Alastair Campbell probably still divides public opinion, as the frontline spokesman for Tony Blair’s Government inevitably there were good times and bad.
Putting the politics to one side, however, in his book “Winners” he manages, in my opinion, to provide one of the clearest definitions of “strategy” of the many Leadership and Management books I’ve read over the years. He is withering about how Government figures, major corporates and sports teams have failed to define strategic terms. For Campbell it is all about objective, strategy and tactics; his OST:
Objective – “Where you want to get to; what you want to achieve.”
Strategy – “The key ideas you need to put in place to achieve your objective,” – should be memorable and easily repeatable
Tactics – “How you visibly implement the strategy,” – these can adjust according to conditions and opportunities that arise.
Sporting analogies work well here of course and it is far easier to explain such concepts with examples. You need to be clear about what you want to achieve before you start anything. The strategy will remain unchanged in the pursuit of this objective. The tactics are shorter-term delivery mechanisms.
Sir Alex Ferguson had one clear objective – to win games and win titles. His strategy was to garner complete “control” in the board and dressing rooms, to grow “talent” and to remind everyone that no individual was bigger than the club. His decision to side-line Captain Roy Keane in 2005 after an interview in which Keane criticised team-mates was entirely congruent with strategy – even though Campbell suggests it was the reason United failed to win the Premier League that season. It was a tactical sacrifice to secure a longer term objective. United went on to win the premiership three times in a row and the Champions League in 2008.
Jose Mourinho has had time in the crazy world of football management to rise, fall and then begin to rise again at Manchester United since the publication of “Winners” in 2015. His case study borders on the hagiographic – especially when one reads that Mourinho disagrees with Campbell’s precepts! Disruptor meeting disruptor perhaps?*
From the British School in The Netherlands’ perspective, OST is another helpful structure to explain our ambition and direction:
Objective – To be the most respected, highly-acclaimed international school in the world.
Strategy – One school – connecting and developing the best people in the best possible learning spaces.
Tactics – (including) Galvanising assessment procedures 3-18 to improve learning outcomes / Opening the International Leadership Academy to train and retain the best people / Leveraging social media and digital communication channels internally and externally / making every euro of school fees count / flattening communication structures.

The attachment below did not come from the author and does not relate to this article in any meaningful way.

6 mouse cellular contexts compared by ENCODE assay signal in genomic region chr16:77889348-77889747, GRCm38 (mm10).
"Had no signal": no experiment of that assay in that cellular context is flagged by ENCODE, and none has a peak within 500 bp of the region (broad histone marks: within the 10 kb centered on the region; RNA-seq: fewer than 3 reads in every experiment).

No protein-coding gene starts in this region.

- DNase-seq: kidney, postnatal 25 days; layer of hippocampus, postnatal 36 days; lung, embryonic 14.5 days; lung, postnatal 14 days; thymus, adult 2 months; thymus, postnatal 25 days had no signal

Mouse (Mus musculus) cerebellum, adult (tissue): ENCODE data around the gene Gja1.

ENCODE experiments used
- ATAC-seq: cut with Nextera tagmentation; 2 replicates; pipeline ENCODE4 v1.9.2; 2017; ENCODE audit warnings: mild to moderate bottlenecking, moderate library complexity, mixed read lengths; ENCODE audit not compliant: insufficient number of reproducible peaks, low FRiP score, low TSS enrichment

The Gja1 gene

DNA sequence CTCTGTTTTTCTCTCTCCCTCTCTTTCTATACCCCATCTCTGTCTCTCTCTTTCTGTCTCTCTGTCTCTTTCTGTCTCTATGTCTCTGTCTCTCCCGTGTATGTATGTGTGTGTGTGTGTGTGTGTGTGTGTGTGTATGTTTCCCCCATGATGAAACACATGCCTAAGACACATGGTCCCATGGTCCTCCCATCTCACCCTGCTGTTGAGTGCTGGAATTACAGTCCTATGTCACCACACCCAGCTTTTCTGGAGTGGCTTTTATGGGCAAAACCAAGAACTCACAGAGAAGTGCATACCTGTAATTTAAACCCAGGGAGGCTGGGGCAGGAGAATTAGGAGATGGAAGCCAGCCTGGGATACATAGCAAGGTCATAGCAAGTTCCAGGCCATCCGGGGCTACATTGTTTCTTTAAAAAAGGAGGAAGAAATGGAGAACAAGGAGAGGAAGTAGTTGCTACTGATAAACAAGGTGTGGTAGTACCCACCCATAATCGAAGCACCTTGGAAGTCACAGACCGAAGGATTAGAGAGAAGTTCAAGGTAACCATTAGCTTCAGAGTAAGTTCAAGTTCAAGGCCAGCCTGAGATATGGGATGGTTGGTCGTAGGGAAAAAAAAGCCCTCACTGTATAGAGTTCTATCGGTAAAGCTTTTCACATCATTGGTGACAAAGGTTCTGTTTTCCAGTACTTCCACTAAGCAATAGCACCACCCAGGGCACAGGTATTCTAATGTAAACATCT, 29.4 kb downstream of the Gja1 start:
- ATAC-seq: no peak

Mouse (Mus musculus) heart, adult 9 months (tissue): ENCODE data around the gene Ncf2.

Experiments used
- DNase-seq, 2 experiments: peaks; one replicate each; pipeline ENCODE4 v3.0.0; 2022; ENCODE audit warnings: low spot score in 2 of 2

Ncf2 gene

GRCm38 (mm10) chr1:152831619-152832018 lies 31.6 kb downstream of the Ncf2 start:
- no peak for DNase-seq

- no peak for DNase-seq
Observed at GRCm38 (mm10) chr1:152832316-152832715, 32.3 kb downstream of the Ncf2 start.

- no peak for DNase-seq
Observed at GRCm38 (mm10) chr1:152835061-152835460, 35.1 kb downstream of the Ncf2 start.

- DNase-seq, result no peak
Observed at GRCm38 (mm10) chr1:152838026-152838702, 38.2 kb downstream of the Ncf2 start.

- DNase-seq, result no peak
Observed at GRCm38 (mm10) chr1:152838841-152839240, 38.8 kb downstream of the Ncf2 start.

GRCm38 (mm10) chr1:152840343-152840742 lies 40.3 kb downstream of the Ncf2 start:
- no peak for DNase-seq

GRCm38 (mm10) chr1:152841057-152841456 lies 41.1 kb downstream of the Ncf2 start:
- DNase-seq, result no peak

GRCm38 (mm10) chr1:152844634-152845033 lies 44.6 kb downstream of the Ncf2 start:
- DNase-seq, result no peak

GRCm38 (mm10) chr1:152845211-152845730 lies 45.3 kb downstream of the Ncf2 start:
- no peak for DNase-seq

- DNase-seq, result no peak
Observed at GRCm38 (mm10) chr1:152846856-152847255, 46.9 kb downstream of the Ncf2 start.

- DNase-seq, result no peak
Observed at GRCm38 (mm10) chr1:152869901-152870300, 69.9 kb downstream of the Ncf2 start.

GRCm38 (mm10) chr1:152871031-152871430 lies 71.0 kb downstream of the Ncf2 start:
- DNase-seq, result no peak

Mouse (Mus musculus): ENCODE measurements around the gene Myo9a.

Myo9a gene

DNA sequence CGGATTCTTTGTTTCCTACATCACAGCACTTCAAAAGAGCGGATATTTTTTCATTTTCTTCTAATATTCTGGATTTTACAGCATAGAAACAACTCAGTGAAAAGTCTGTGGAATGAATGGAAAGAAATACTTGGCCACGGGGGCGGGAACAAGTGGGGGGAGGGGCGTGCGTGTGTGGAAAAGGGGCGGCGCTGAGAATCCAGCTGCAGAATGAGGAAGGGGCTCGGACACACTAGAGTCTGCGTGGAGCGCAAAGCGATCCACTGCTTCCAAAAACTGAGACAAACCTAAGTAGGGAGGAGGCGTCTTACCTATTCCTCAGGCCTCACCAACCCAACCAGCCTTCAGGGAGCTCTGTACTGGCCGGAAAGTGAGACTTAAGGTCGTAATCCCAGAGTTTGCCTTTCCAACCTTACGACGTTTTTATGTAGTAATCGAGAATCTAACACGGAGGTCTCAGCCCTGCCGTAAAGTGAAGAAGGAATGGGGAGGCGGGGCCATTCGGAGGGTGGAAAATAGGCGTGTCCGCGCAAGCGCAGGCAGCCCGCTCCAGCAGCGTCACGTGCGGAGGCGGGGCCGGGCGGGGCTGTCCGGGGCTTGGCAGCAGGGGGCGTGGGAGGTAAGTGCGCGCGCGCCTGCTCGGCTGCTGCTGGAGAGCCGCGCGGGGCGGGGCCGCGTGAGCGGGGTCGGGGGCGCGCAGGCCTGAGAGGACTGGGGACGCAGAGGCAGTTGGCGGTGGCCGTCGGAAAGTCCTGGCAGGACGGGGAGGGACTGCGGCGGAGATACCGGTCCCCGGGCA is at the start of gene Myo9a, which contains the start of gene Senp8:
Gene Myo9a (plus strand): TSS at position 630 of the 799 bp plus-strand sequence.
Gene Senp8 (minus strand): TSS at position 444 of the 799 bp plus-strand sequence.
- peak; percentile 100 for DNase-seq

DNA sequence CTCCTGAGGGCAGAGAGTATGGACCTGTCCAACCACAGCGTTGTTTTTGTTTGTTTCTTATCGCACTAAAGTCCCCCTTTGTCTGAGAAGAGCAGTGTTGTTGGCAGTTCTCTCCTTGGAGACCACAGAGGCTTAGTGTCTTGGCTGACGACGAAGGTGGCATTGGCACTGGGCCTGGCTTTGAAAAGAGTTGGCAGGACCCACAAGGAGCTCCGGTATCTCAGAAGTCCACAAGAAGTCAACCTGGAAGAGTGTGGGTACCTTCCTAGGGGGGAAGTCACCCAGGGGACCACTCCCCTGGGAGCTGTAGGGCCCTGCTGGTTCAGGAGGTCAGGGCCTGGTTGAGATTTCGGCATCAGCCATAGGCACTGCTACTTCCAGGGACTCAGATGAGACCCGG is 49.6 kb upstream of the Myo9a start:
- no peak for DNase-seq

Our roundel has children at its centre to maintain the focus on being the best for our learners. It is a visual cue that, notwithstanding our size and the number of our campuses, we have a collective, one-school vision and strategy for our children and young people.
The connected segments of the roundel are tactical. Every member of staff has a professional objective linked to one of these five areas.
However clear this messaging appears to me, I agree with Campbell that we mustn’t assume everyone gets it. Someone will be new to it and you have to keep repeating core messages to make them stick:
“The sad fact is that most companies have, hanging on their walls, vision statements that are never applied in practice; and they change a message if it doesn’t work quickly, when in fact – assuming they have done their strategic homework properly – they should keep going with the same message until it gets through. I used to love it when the press groaned as I recited my oft-repeated mantras.”
It is clear that Campbell’s objective for his book was to make it a number 1 bestseller. His strategy was to gain access to famous sportspeople and politicians and promise transferable insights into how they’d become so successful. His tactics were to appeal to as wide a cross-section of sports fans as possible to raise sales.
The book did become a number one bestseller and I would recommend it for sports fans and those who enjoy an occasional glimpse into the diary entries of those who have led at the highest levels.
Success with this objective may have come at the expense of coherence on occasions as I felt the reader was being played a little. The book was written to straddle the Atlantic. Not into Golf? Don’t worry there’s a baseball coach coming up soon. Not into that? Here’s a boxer. The effort to stitch everything together at the end was a little hurried and some of the insights and behaviours will be very familiar to those well-versed in the field of Leadership and Management. However, the clarity of thinking about how you plan for success makes the book worth a read.
What do you think?
*As a life-long LFC fan I hope to be suggesting an OST for Jurgen Klopp at the end of this season…